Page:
Being quite a fan of Korean Fried Chicken (despite suffering so many breakouts after) I was keen to hit up most of the popular joints in Brisbane to find a favourite. Having read some limited reviews on 8 Chicken and Beer, I was curious to try it out. However given my recent diet, it required considerable reason for me to break my vow and indulge, so when a friend went through a slight life crisis, I decided that there is nothing more comforting and loving than a dish of fried chicken (any excuse to break the vow), so off we went.
Arriving at 12 on Saturday, I was surprised to be the only table in the store. Only after sitting down did I notice the constant stream of customers coming in and out getting their chicken take away.
The menu was short for a Korean restaurant and contained the obvious fried chicken, some dumplings, soup and hotpot as well as sides.
Complimentary sides were provided after ordering and portions were generous. That day we had fresh and pickled radish as well as kimchi. I liked the kimchi which was much stronger seasoned and saucy than I had been used to, making for a strong flavoursome starter.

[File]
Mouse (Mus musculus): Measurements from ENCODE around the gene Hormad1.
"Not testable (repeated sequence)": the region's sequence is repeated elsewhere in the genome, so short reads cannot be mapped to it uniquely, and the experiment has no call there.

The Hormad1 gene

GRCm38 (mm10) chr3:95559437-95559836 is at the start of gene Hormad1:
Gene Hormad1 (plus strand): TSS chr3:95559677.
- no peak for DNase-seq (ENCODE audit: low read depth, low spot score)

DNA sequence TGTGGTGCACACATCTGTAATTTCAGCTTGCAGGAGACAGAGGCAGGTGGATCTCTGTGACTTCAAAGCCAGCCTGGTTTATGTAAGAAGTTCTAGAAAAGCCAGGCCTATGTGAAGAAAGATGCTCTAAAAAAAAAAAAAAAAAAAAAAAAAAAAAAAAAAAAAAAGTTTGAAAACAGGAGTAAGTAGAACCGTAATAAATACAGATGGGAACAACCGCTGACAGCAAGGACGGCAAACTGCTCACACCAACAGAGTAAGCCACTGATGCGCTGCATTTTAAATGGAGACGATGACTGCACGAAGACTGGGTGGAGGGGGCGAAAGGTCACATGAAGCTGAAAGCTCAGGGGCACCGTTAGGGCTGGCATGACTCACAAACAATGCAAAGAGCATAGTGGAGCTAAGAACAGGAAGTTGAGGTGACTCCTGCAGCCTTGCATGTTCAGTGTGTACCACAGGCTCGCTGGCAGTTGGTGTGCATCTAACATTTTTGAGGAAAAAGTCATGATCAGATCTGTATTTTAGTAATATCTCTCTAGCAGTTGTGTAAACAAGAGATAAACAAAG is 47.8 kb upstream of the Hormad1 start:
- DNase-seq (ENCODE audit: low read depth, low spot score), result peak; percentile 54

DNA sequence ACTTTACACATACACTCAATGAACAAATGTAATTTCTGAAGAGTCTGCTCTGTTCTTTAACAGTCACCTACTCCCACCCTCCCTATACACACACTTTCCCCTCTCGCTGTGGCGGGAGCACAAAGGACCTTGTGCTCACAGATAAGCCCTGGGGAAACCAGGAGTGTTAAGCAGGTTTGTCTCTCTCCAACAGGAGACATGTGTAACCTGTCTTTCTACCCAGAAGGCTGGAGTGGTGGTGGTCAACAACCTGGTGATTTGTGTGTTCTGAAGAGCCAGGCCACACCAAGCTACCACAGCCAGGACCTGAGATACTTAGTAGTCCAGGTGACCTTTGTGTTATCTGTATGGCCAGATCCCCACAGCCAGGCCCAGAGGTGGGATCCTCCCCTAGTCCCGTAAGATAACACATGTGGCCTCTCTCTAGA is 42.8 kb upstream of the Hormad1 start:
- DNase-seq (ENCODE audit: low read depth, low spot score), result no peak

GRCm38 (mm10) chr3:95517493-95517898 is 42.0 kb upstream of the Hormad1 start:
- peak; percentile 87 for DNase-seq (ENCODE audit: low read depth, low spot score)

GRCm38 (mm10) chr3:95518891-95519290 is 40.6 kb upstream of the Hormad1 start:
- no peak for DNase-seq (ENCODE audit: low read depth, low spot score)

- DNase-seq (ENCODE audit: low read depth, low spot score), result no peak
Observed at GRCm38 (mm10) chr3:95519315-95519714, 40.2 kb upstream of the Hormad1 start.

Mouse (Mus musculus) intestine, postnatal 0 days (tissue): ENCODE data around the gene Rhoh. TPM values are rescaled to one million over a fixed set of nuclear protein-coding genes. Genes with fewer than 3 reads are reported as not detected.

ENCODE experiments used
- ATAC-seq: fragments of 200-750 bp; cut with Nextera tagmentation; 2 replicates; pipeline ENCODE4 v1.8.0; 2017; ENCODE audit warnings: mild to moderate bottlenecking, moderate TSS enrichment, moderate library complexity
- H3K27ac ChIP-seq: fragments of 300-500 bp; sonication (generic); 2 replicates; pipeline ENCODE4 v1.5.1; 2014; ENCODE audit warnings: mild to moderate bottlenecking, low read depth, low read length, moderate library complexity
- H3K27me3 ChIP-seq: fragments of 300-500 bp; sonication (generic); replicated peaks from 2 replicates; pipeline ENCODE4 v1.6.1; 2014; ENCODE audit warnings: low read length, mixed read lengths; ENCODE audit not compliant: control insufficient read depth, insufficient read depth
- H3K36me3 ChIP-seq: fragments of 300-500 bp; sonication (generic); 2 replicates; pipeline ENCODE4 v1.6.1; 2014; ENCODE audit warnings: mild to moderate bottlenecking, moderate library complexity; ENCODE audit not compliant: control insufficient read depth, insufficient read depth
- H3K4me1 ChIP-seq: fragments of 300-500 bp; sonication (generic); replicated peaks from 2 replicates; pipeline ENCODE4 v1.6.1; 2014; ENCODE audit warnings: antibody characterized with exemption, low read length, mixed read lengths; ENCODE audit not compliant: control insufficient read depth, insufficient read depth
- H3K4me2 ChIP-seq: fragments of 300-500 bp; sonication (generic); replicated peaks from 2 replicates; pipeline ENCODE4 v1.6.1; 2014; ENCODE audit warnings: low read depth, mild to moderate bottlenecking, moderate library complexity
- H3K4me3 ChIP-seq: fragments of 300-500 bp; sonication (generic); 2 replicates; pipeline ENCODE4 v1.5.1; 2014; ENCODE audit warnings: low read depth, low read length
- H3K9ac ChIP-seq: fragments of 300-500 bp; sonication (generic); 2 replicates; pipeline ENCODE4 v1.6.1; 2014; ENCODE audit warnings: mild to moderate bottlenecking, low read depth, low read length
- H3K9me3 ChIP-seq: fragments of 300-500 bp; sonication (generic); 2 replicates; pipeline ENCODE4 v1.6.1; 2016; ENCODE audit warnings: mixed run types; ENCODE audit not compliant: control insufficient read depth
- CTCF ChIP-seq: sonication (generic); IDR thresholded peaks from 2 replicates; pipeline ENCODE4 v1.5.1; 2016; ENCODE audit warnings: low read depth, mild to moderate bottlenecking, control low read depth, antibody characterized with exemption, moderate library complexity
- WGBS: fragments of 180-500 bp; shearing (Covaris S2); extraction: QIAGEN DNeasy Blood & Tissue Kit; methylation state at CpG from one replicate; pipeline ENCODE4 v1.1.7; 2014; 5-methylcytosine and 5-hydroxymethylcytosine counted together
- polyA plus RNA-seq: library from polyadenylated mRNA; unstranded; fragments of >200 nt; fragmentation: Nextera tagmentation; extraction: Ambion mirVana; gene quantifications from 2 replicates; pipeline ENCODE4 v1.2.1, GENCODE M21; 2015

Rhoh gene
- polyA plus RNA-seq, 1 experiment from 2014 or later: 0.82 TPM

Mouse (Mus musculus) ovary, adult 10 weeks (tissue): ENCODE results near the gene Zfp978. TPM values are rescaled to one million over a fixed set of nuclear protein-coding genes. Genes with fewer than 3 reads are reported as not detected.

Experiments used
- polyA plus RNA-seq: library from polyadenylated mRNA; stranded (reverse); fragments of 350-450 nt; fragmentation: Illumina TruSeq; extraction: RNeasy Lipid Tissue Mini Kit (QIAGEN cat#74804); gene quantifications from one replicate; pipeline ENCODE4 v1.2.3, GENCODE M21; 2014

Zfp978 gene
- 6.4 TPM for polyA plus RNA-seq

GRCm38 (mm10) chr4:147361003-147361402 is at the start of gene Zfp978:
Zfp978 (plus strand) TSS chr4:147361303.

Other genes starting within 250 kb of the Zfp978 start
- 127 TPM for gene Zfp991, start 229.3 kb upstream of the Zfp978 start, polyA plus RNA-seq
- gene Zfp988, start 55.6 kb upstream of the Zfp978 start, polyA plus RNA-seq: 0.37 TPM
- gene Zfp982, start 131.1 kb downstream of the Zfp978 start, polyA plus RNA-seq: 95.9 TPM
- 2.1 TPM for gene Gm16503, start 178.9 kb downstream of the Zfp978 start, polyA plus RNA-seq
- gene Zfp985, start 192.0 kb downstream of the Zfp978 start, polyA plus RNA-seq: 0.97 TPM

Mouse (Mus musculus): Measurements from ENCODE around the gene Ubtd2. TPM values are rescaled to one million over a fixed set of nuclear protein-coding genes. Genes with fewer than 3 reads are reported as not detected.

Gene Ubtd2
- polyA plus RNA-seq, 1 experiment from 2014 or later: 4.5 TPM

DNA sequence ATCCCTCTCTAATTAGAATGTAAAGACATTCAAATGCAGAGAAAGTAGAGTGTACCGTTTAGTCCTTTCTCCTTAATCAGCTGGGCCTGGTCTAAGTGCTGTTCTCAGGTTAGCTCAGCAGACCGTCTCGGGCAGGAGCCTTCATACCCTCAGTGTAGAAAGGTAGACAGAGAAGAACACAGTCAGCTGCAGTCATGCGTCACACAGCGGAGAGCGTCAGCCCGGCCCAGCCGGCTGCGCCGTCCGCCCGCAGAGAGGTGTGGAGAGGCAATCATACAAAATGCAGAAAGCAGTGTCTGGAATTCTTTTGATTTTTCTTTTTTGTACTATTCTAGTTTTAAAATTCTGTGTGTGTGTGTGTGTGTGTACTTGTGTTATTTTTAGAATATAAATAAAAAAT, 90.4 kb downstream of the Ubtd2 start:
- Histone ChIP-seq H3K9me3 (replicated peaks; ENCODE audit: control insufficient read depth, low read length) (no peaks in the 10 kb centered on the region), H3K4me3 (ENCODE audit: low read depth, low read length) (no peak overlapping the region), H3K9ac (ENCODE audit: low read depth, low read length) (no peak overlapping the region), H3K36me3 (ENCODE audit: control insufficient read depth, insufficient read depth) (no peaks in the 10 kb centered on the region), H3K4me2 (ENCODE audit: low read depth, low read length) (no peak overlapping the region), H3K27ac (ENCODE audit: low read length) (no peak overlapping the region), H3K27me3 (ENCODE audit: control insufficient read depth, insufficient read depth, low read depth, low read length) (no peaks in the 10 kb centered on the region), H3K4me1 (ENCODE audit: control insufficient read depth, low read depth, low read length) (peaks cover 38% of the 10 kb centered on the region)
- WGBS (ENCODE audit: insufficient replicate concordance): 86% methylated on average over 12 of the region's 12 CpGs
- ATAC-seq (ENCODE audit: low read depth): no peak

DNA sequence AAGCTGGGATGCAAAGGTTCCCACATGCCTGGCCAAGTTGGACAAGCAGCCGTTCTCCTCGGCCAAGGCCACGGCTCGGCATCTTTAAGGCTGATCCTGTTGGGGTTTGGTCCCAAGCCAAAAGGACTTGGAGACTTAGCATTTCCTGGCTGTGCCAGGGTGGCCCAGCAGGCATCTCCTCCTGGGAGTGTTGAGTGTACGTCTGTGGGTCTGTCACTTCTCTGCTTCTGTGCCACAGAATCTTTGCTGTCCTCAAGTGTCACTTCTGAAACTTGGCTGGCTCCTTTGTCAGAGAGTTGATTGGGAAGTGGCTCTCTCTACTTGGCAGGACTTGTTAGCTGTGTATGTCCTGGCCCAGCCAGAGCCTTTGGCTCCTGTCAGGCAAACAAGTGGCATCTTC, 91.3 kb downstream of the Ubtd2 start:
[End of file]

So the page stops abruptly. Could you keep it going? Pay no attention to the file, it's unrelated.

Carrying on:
After a short wait our food arrived.
The main event was of course the fried chicken. We ordered a whole portion, boneless and original. My companion said he considers the chicken to be on the bland side since it wasn't strongly seasoned, but I found it to have enough so that I could appreciate the freshness of the chicken. Being freshly fried, it was HOT and crispy whilst maintaining an element of juiciness inside, although it wasn't as tasty as the one I had in Momo. This came with a side serve of chips which were also only lightly seasoned with salt and wasn't too exciting.
To accompany the chicken, we had a bowl of dumpling soup. Expecting the usual dumplings with rice cake in beef bone broth, I was surprised to receive a bowl of clear soup with four giant dumplings and no rice cake. The soup was warm and nourishing, garnished with nori and enoki mushrooms. The dumplings were an interesting experience, similar in shape to Shanghai Xiao Long Bao, it was roughly double the size and filled with pork, greens, carrot and egg. The pastry wasn't too thick and it was elastic enough to hold the delectable parcel together. I quite enjoyed it.
Price range: $15 - $25pp